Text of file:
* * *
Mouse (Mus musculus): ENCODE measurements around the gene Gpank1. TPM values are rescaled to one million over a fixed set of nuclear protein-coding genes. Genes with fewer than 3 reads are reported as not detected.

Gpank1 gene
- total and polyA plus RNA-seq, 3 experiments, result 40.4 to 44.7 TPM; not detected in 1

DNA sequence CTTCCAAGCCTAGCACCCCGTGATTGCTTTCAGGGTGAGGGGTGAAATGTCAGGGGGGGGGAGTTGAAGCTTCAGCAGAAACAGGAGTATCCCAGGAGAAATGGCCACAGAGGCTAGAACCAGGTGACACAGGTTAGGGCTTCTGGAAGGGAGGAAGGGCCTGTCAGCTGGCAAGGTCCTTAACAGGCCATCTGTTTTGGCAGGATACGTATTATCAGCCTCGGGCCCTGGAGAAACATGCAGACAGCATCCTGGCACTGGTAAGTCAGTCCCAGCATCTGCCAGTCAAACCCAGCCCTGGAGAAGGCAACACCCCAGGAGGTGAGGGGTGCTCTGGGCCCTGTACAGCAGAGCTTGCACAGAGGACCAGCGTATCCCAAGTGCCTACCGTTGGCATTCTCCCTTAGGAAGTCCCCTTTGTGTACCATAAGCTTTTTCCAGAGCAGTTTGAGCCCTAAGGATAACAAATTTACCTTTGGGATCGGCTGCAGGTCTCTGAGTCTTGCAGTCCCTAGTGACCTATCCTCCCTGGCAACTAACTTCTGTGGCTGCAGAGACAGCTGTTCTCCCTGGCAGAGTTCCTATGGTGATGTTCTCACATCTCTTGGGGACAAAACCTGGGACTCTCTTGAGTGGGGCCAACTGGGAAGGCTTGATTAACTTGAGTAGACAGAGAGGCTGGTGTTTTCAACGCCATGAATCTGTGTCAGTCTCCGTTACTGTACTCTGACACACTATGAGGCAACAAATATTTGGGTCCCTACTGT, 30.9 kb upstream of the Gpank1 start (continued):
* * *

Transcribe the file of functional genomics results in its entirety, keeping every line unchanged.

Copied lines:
Mouse (Mus musculus): ENCODE measurements around the gene Gpank1. TPM values are rescaled to one million over a fixed set of nuclear protein-coding genes. Genes with fewer than 3 reads are reported as not detected.

Gpank1 gene
- total and polyA plus RNA-seq, 3 experiments, result 40.4 to 44.7 TPM; not detected in 1

DNA sequence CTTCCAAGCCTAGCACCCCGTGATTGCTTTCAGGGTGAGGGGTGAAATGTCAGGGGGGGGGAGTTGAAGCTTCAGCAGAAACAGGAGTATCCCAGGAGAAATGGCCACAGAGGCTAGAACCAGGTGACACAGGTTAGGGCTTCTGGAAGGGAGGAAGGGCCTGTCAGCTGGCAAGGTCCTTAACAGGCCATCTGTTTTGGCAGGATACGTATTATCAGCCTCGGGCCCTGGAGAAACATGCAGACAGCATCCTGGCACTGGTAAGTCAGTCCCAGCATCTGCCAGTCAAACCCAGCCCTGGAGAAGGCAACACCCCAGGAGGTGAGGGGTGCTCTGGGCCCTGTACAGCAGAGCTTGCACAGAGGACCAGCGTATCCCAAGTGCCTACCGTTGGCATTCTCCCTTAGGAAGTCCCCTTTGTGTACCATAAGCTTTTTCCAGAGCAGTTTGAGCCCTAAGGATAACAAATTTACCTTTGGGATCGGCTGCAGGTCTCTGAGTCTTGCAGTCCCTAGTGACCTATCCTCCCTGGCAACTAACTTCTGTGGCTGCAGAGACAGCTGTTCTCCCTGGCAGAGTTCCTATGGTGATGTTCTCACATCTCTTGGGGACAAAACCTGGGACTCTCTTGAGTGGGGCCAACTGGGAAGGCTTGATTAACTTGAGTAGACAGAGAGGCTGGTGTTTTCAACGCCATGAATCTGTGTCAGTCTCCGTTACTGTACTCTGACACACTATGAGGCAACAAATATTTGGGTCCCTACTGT, 30.9 kb upstream of the Gpank1 start (continued):